“Running philanthropy like a business, rather than a handout,”

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The above quote is by Richard Fitoussi who worked with  founder and international project manager of CLMMRF, Cambodia Landmine Museum and Relief Fund, Aki Ra, a former child solider for the Khmer Rouge, to convert his museum into a non-governmental organization.

Hideaki Matsui designed a product to raise awareness for a specific social issue for his Social Entrepreneurship Through Design class at Parsons.  He took on Cambodian landmine removal as his cause. He designed an all-natural soap in the shape of landmines that would both help heighten people’s awareness of the crisis and raise funds for the removal of landmines. The sales of the soap would help fund landmine removal.

I found this article  from a June 9th Media global post  fascinating for a couple of reasons. It is a perfect example of philanthropy being run like a business rather than a charity. I also found it exciting that Parson’s has a class titled “Social Entrepreneurship Through Design”.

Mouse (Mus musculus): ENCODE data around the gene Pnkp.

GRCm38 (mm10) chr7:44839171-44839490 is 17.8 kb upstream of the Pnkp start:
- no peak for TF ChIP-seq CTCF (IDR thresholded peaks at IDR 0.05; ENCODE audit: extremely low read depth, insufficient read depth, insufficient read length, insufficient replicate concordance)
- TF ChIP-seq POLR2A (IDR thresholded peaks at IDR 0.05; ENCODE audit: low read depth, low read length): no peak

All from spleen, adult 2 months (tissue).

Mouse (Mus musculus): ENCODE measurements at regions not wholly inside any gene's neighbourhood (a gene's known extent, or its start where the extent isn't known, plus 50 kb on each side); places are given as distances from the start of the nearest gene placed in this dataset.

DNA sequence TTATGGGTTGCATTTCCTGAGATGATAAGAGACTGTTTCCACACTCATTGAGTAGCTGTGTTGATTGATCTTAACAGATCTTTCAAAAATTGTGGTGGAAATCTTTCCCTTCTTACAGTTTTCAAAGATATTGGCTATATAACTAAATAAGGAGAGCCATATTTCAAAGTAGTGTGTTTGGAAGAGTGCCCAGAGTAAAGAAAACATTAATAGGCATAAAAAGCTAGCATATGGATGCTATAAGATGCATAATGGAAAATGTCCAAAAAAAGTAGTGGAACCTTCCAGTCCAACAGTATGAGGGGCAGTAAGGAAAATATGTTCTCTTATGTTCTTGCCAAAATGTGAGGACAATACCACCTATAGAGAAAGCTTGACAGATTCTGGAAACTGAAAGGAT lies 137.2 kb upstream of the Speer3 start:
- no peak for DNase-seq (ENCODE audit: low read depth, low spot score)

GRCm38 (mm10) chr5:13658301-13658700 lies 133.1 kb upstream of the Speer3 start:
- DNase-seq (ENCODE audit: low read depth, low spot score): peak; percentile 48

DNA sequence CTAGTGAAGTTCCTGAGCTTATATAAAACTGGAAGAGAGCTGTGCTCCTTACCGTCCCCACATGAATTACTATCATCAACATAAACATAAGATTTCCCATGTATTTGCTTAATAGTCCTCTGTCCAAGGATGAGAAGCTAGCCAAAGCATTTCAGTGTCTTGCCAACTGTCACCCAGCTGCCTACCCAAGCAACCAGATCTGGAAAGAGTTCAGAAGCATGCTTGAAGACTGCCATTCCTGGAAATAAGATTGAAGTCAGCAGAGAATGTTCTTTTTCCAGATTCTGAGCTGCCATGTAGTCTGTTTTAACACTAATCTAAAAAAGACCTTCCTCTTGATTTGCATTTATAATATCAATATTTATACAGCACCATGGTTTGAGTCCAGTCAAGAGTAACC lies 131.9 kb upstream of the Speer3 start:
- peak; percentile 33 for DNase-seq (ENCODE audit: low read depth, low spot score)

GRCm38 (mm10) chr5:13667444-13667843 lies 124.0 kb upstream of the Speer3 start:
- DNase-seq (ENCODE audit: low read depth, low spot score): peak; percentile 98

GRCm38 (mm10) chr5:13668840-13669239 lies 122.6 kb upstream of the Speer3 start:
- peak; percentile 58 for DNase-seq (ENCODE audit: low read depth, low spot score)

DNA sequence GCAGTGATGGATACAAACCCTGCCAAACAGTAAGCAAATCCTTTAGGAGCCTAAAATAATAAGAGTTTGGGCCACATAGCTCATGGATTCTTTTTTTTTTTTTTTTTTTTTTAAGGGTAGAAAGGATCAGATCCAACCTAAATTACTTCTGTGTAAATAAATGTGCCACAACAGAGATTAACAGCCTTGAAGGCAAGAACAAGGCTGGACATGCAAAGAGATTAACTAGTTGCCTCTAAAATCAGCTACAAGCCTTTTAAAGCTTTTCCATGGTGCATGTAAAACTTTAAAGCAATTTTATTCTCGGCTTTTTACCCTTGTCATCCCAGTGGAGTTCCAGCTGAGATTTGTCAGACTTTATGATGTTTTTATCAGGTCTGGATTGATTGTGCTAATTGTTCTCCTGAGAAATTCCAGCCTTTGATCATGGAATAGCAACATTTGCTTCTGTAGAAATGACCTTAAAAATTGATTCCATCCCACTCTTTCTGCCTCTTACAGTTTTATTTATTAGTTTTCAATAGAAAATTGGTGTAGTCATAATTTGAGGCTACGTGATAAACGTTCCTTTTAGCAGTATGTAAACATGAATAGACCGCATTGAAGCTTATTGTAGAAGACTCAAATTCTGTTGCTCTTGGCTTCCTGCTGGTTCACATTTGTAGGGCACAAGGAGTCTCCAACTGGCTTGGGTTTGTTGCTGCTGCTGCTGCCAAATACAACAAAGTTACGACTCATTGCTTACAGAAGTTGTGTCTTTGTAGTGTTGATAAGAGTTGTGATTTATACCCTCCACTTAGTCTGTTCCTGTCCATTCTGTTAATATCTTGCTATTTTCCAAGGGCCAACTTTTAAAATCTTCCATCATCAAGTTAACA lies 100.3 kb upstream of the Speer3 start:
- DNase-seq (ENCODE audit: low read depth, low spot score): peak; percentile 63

Below is the course description from Parsons:

The course offers a close look at the theory and practice of social entrepreneurship in the private, public and non-profit sectors. Areas of social innovation as diverse as business, environment, education, human services, and government will be explored. Some topics of discussion will include social enterprise, cause-related marketing; venture philanthropy and social return on investment. Students will gain practical knowledge of how to identify potential social venture opportunities; develop skills and competencies for creating,

developing and implementing social entrepreneurship ideas; and examine ways of measuring the success and value of social entrepreneurial activity

read full article here:

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